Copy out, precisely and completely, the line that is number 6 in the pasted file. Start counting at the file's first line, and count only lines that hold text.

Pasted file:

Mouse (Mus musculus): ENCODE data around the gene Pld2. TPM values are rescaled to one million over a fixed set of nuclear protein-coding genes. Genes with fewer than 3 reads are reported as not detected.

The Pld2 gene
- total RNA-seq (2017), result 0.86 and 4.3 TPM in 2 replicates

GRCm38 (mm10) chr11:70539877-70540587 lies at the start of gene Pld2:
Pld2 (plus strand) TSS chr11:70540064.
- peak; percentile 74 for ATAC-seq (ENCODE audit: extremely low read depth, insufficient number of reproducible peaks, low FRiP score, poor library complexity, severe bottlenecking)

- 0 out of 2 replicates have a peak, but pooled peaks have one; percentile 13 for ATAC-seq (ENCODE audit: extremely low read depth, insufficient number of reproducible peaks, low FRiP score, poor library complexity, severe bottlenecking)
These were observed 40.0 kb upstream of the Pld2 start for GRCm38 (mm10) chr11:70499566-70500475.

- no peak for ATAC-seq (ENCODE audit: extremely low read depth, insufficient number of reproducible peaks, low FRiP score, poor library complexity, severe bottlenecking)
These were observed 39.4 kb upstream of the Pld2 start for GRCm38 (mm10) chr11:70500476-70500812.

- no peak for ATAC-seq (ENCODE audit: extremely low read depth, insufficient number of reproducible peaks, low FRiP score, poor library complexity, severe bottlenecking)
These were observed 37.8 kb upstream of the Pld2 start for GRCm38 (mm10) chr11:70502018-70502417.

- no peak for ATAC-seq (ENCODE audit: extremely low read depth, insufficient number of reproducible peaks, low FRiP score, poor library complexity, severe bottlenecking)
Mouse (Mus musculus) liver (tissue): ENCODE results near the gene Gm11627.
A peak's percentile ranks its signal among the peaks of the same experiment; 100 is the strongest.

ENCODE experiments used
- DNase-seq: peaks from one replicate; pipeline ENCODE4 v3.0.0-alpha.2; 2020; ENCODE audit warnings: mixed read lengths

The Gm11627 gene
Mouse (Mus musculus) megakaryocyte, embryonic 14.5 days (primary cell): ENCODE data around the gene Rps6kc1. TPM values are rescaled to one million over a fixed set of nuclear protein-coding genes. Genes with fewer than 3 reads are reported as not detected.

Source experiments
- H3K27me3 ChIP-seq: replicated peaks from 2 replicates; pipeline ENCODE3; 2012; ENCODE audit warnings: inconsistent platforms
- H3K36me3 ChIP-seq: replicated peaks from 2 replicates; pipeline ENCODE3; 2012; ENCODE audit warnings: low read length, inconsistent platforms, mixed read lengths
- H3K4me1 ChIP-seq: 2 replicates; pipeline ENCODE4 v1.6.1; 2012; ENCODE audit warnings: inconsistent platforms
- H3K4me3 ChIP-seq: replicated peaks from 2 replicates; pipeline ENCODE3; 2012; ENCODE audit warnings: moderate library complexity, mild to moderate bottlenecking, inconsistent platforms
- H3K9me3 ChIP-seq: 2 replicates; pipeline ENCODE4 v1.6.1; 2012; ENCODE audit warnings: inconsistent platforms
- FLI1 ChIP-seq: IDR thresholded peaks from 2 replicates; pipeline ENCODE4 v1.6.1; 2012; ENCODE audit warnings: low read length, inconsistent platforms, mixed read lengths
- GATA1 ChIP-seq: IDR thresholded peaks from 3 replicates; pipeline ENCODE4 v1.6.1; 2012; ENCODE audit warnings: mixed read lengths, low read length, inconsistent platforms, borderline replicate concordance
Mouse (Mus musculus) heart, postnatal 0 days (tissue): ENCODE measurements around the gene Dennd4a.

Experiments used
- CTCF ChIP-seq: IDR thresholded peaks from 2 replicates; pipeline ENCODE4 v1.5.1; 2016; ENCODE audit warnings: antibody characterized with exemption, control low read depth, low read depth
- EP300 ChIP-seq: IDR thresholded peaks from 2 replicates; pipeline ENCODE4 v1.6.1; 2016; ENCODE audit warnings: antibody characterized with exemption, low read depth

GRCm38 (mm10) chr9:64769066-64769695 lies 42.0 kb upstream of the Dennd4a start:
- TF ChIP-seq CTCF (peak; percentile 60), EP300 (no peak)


- peak; percentile 74 for ATAC-seq (ENCODE audit: extremely low read depth, insufficient number of reproducible peaks, low FRiP score, poor library complexity, severe bottlenecking)